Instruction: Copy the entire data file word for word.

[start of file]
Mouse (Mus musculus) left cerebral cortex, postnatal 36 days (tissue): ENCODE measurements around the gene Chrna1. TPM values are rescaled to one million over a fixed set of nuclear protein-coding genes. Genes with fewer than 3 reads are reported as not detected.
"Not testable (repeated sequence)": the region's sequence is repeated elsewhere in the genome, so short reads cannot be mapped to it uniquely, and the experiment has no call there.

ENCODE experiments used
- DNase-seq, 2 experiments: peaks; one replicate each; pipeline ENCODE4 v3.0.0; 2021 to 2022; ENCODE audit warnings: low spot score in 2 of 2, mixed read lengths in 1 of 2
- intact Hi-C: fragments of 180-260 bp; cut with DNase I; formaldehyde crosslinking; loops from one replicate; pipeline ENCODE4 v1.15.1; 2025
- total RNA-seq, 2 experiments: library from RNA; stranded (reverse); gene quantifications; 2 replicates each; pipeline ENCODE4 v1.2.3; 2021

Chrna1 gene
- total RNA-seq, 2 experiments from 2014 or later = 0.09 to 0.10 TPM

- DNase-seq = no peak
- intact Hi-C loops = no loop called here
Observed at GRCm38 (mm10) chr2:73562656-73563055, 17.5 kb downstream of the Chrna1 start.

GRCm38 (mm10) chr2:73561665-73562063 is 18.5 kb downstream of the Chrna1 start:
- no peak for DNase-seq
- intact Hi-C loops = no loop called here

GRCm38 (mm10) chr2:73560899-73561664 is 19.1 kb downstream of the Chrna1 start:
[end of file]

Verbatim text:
Mouse (Mus musculus) left cerebral cortex, postnatal 36 days (tissue): ENCODE measurements around the gene Chrna1. TPM values are rescaled to one million over a fixed set of nuclear protein-coding genes. Genes with fewer than 3 reads are reported as not detected.
"Not testable (repeated sequence)": the region's sequence is repeated elsewhere in the genome, so short reads cannot be mapped to it uniquely, and the experiment has no call there.

ENCODE experiments used
- DNase-seq, 2 experiments: peaks; one replicate each; pipeline ENCODE4 v3.0.0; 2021 to 2022; ENCODE audit warnings: low spot score in 2 of 2, mixed read lengths in 1 of 2
- intact Hi-C: fragments of 180-260 bp; cut with DNase I; formaldehyde crosslinking; loops from one replicate; pipeline ENCODE4 v1.15.1; 2025
- total RNA-seq, 2 experiments: library from RNA; stranded (reverse); gene quantifications; 2 replicates each; pipeline ENCODE4 v1.2.3; 2021

Chrna1 gene
- total RNA-seq, 2 experiments from 2014 or later = 0.09 to 0.10 TPM

- DNase-seq = no peak
- intact Hi-C loops = no loop called here
Observed at GRCm38 (mm10) chr2:73562656-73563055, 17.5 kb downstream of the Chrna1 start.

GRCm38 (mm10) chr2:73561665-73562063 is 18.5 kb downstream of the Chrna1 start:
- no peak for DNase-seq
- intact Hi-C loops = no loop called here

GRCm38 (mm10) chr2:73560899-73561664 is 19.1 kb downstream of the Chrna1 start: